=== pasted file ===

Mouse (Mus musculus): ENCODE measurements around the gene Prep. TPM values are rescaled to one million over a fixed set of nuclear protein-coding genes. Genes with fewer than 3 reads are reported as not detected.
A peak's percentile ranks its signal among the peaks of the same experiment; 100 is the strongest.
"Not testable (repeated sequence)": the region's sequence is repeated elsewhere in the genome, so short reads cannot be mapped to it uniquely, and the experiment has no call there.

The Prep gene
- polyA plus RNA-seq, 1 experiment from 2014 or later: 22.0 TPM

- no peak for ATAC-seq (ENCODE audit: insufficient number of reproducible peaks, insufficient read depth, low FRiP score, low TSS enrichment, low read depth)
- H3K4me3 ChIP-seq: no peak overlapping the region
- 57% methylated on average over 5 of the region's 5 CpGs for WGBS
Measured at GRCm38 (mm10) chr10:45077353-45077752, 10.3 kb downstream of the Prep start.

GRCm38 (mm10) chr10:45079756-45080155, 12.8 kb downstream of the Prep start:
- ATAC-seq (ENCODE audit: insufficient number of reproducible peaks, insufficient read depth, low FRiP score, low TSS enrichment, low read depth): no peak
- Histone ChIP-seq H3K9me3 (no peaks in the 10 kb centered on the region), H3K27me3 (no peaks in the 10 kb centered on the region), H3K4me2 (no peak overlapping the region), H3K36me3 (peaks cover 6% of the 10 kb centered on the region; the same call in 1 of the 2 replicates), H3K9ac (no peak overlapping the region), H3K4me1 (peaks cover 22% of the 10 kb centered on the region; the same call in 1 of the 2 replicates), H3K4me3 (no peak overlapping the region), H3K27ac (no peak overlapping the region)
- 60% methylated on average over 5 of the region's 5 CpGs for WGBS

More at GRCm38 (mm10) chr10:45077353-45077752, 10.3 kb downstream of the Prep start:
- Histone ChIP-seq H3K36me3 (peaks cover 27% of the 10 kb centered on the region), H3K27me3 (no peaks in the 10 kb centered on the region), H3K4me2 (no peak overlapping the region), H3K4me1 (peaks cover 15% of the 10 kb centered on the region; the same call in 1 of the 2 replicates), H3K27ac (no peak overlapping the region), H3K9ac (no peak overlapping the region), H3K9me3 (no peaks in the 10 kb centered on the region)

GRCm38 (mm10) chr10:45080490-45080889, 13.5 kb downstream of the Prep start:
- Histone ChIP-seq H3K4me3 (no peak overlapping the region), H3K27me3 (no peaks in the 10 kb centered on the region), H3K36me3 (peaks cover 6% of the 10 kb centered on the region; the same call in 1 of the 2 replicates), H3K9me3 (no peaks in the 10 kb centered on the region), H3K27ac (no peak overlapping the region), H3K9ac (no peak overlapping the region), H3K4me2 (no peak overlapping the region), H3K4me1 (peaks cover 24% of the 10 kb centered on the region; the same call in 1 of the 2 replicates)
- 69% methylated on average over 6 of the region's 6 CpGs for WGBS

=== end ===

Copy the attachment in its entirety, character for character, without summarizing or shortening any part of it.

Mouse (Mus musculus): ENCODE measurements around the gene Prep. TPM values are rescaled to one million over a fixed set of nuclear protein-coding genes. Genes with fewer than 3 reads are reported as not detected.
A peak's percentile ranks its signal among the peaks of the same experiment; 100 is the strongest.
"Not testable (repeated sequence)": the region's sequence is repeated elsewhere in the genome, so short reads cannot be mapped to it uniquely, and the experiment has no call there.

The Prep gene
- polyA plus RNA-seq, 1 experiment from 2014 or later: 22.0 TPM

- no peak for ATAC-seq (ENCODE audit: insufficient number of reproducible peaks, insufficient read depth, low FRiP score, low TSS enrichment, low read depth)
- H3K4me3 ChIP-seq: no peak overlapping the region
- 57% methylated on average over 5 of the region's 5 CpGs for WGBS
Measured at GRCm38 (mm10) chr10:45077353-45077752, 10.3 kb downstream of the Prep start.

GRCm38 (mm10) chr10:45079756-45080155, 12.8 kb downstream of the Prep start:
- ATAC-seq (ENCODE audit: insufficient number of reproducible peaks, insufficient read depth, low FRiP score, low TSS enrichment, low read depth): no peak
- Histone ChIP-seq H3K9me3 (no peaks in the 10 kb centered on the region), H3K27me3 (no peaks in the 10 kb centered on the region), H3K4me2 (no peak overlapping the region), H3K36me3 (peaks cover 6% of the 10 kb centered on the region; the same call in 1 of the 2 replicates), H3K9ac (no peak overlapping the region), H3K4me1 (peaks cover 22% of the 10 kb centered on the region; the same call in 1 of the 2 replicates), H3K4me3 (no peak overlapping the region), H3K27ac (no peak overlapping the region)
- 60% methylated on average over 5 of the region's 5 CpGs for WGBS

More at GRCm38 (mm10) chr10:45077353-45077752, 10.3 kb downstream of the Prep start:
- Histone ChIP-seq H3K36me3 (peaks cover 27% of the 10 kb centered on the region), H3K27me3 (no peaks in the 10 kb centered on the region), H3K4me2 (no peak overlapping the region), H3K4me1 (peaks cover 15% of the 10 kb centered on the region; the same call in 1 of the 2 replicates), H3K27ac (no peak overlapping the region), H3K9ac (no peak overlapping the region), H3K9me3 (no peaks in the 10 kb centered on the region)

GRCm38 (mm10) chr10:45080490-45080889, 13.5 kb downstream of the Prep start:
- Histone ChIP-seq H3K4me3 (no peak overlapping the region), H3K27me3 (no peaks in the 10 kb centered on the region), H3K36me3 (peaks cover 6% of the 10 kb centered on the region; the same call in 1 of the 2 replicates), H3K9me3 (no peaks in the 10 kb centered on the region), H3K27ac (no peak overlapping the region), H3K9ac (no peak overlapping the region), H3K4me2 (no peak overlapping the region), H3K4me1 (peaks cover 24% of the 10 kb centered on the region; the same call in 1 of the 2 replicates)
- 69% methylated on average over 6 of the region's 6 CpGs for WGBS